The following Personal Tax guidance note by Tolley provides comprehensive and up to date tax information covering:
Private medical / dental insurance or treatment is a very common benefit in kind. However, there is no specific legislation covering this benefit. The basis of charge to tax and reporting follows the main principles of the taxation of expenses and depends on who arranged / contracted the insurance or treatment and how it was paid. There is a good summary of the rules in EIM01550.
To be taxable on the employee or director, the benefit must have been provided by the employer ‘by reason of employment’. A benefit provided to a member of the employee’s family is chargeable on the employee (unless the family member is also an employee). The same applies to directors. See the Employment income guidance note.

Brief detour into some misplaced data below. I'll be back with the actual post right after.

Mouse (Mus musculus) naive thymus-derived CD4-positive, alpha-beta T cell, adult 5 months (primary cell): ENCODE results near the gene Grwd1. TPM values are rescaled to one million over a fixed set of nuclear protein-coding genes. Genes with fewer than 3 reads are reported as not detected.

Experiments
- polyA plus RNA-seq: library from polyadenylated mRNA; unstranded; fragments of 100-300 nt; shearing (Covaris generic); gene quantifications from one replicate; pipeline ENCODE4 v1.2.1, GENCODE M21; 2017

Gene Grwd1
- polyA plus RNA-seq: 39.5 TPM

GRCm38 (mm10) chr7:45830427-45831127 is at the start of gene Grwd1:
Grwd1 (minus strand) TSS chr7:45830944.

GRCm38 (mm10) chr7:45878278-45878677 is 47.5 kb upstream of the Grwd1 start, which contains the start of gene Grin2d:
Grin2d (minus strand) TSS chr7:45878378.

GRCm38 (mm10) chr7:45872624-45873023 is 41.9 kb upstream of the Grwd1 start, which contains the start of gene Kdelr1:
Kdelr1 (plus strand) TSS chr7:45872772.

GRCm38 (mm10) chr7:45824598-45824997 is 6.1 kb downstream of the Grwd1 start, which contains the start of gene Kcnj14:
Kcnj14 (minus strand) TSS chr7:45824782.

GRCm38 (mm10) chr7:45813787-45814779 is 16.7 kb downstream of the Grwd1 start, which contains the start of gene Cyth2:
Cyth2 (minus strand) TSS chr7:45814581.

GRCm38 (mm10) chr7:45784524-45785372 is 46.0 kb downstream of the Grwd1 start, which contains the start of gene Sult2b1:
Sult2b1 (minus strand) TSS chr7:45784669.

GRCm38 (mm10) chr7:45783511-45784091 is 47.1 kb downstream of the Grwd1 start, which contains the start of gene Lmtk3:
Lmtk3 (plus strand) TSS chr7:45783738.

In September 2010, HMRC issued the Expenses and benefits from employment toolkit which is a guide for employers and their advisers on the risks associated with the end of year forms P11D and should help avoid common reporting errors. The toolkit is updated annually.
The employer contracts with the medical provider for insurance / treatment to be provided to the employee / director (ie the policy is in the name of the employer and the beneficiary is the employee) and pays the medical provider direct. This can be summarised in the following diagram.
The employee / director had no liability to pay for the insurance or treatment since he did not contract with the third party. The money is never paid to the employee and therefore the provision of the service by the third party is neither earnings nor expenses. In these circumstances, the provision of the medical treatment or insurance is a benefit in kind assessable under the residual liability to charge rules in ITEPA
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